The String Cheese Incident is in the midst of their expansive March Madness tour of the West. The run has thus far seen enthusiastic crowds, intimate venues, and resilient playing from the band. Their two set shows have highlighted a career retrospective of tunes and expansively inspired grooves. The two Fox Theater gigs last weekend are being heralded as the fiercest of the tour yet. Newer tunes for the bands 2014 album Song In My Head are blending elaborately with String Cheese’s snowballing sound. The unit of Kyle Hollingsworth (piano), Keith Moseley (bass), Michael Travis (drums and percussion), Jason Hann (drums and percussion), Michael Kang (mandolin, guitars, fiddle) and Bill Nershi (guitars) are interlinked the way they were in the early 2000s when they played nonstop tours and originally built their full live prowess. This knack of reading a crowd, setting, and musical situation is what makes the spontaneity of a Cheese show particularly dynamic and exciting.
The second of two nights at the Fox set the energy level equally high but on a totally different note from the acoustic roots beginning to the previous evening. They boisterously began with the electro funk dance tune “Colliding,” which has grown increasingly more vigorous since it’s live introduction a few years ago. The insistent co-vocals of Kang, Moseley, and Hollingsworth brought a wider spectrum of verve to the party. Cheese has a fine knack of channeling the vitality of disco, funk, electronic, and soul channeled refreshingly into a contemporary approach. Next came the classic Kang fronted “Born on the Wrong Planet” (also the title of their debut album.) Just like the night before, the band brought all of its twenty-three years of music to the table. After some interstellar jamming between Kang’s mando envelope effects and Kyle’s crunchy synthesizer the band kept the disco vibe alive with a pumped-up cover of K.C. and the Sunshine Band’s “Get Down Tonight,” still keeping it fresh especially with the percussive punch of Travis and Hann.
Continuing the exceedingly diverse spectrum, the band’s medley fashion brought their celebrated cover of New Grass Revival’s “Can’t Stop Now.” Moseley’s hearty baritone always brings back the grassy roots of SCI, which is at times is put on the back burner for their dance-band side. Keeping the classics coming Billy Nershi broke out his country western inspired “Windy Mountain,” likely catching the vibe from Keith’s grassy previous notion. Nershi hadn’t fronted many songs the previous night so the tune was especially appreciated. The real bust out of the whole weekend came next with the unlikely dusting off of “These Waves.” The mighty John Perry Barlow (Grateful Dead lyricist and family member) and Michael Kang collaboration was as potent as when it was regularly performed in the early 2000s. The remarkable finale jam featured a soaring mandolin fronted apex that reached the melodic bliss craved by die hard Cheese Heads.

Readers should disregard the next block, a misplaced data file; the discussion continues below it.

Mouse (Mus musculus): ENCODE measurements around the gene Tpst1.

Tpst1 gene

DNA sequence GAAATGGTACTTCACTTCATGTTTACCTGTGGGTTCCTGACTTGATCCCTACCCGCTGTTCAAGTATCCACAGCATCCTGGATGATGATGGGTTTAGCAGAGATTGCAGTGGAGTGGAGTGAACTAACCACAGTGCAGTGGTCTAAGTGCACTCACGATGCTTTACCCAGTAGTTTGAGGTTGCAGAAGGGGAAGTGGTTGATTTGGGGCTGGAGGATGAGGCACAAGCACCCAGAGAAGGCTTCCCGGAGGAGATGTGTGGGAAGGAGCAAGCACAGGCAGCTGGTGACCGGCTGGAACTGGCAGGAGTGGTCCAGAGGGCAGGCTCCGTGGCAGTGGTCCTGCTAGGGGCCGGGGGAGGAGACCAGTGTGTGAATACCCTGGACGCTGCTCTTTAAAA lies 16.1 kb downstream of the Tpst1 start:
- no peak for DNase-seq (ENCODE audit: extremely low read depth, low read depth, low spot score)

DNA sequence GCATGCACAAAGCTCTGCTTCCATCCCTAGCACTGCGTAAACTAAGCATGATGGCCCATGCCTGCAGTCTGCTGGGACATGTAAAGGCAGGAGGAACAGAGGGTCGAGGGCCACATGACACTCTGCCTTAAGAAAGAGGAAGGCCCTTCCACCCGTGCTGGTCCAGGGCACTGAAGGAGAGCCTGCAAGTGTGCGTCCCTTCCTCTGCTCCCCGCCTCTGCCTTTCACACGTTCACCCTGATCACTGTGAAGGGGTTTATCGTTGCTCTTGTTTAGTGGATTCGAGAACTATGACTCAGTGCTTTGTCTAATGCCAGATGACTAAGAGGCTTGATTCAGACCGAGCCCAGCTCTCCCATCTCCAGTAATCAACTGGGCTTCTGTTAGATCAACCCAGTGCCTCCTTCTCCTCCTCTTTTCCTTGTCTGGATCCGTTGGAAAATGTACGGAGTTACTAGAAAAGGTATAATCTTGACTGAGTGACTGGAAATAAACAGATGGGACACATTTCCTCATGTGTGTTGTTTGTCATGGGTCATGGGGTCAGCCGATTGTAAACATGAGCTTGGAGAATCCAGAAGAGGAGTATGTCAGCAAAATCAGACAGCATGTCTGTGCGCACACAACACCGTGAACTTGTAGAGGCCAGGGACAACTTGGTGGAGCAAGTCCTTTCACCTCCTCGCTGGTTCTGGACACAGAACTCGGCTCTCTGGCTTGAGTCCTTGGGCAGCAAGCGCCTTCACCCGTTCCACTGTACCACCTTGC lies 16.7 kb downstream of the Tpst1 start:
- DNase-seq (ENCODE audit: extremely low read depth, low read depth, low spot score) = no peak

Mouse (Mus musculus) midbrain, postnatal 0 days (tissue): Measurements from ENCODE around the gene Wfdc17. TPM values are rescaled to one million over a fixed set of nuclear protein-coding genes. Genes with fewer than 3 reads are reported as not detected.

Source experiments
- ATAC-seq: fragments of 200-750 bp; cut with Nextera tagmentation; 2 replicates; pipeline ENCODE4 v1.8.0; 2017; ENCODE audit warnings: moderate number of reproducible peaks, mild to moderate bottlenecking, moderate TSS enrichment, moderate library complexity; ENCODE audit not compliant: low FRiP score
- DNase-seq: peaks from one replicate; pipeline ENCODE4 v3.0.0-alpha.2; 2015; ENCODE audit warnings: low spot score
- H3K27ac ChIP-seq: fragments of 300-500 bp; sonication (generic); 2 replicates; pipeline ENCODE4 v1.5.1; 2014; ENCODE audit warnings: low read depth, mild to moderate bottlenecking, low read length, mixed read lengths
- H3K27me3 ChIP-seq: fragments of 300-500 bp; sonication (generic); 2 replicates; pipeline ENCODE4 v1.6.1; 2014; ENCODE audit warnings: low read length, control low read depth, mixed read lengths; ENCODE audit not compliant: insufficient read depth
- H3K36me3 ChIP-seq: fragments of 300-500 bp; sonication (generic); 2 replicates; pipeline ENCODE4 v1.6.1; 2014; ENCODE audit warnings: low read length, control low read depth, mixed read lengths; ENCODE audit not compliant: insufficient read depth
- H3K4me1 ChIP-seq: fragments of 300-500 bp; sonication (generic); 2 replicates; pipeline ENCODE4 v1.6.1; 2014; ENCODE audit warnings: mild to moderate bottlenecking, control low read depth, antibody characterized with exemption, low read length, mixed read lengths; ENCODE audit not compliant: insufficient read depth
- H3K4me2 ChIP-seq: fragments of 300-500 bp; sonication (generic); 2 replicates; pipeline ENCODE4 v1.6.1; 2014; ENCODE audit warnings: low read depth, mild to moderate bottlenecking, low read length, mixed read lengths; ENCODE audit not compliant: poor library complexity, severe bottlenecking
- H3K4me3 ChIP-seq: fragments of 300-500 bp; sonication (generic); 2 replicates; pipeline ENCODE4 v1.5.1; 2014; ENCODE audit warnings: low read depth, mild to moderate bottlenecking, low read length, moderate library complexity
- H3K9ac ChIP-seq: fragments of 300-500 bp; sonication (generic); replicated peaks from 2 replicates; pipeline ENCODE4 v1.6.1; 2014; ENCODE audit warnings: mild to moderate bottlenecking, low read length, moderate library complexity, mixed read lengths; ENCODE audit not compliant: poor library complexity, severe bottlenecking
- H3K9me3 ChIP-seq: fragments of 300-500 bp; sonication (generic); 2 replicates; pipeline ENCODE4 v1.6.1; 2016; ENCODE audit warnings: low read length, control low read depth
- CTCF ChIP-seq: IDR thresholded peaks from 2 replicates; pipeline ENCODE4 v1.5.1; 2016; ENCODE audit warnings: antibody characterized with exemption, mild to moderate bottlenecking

After the extreme rarity the band broke into some serious percussion jamming and Afro-inspired scatting headed by Jason Hann before reaching the definitive SCI song “Round the Wheel” which ended the first set. During the final tune the full monster SCI lightshow and multimedia stage setup emitted all of its luster and explosive potential. A short set break left the friendly crowd to chirp about the outstanding first set before gathering back together for a equally astounding follow up. “It Is What It Is” opened the second set. Song #2 of the evening’s Kang/Barlow catalogue was a journey of musical peaks and a true showcase of the full band’s interconnectivity. Hann’s percussion rolls into the center jam crash into Kang’s authoritative lead solo guitar and Billy’s Stratocaster rhythm-scape backed Hollingsworth’s uninhabited organ fills. All of this sandwiched by Barlow’s signature lyrics about accepting the strains of life as they present themselves.
The newest song of the night came with “Stop Drop Roll.” A trance electro entrenched dance-off demonstrated the elaborate lighting rig and the continually wide-ranging blend of rave-ups that brought Cheese’s sound to become a festival essential. To contrast, next came the old school contemplative “Rhythm of the Road,” once again fronted by an acoustic toting Billy Nershi. Fans went wild for this lesser played chestnut. The “Rivertrance” that followed met the well-jammed tune with equal excitement. A favorite of the band and crowd collectively, the Kang fiddle-centered master jam always takes the second set to the psychedelic outer limits. A quirky rendition of the quintessential Cheese tune “Jellyfish” reminded the community of the goofy telltale, “if you drink to much tequila, stay at home the next day!” A notably punchy rendition of “Sirens” brought the love all around before hitting the apex of the set two finale, “Just One Story.”
Match the energy of the monstrous encore call, SCI came out and delivered one of their oldest beloved originals. “Barstool” brought Nershi to the forefront once again, making him an MVP of sorts for that evening’s classics. A big surprise came with Keith fronted a second encore cover of “Don’t Let Go.” Jerry Garcia, who performed the song more than any other single artist, popularized the celebrated Roy Hamilton hit in the rock scene. SCI broke out the tune in 2014 for the first time and has played it only once before the swan song in Oakland. Leaving the crowd with a warm fuzzy feeling Cheese bid farewell and headed to Southern California where they continued their tour. Grateful Web would like to warmly thank String Cheese Incident and Madison House Productions for inviting us to the Oakland Incident. The Fox is undoubtedly one of the newer churches of Cheese. Catch the band on the road this week in Vegas and all summer long for their expansive nationwide touring schedule.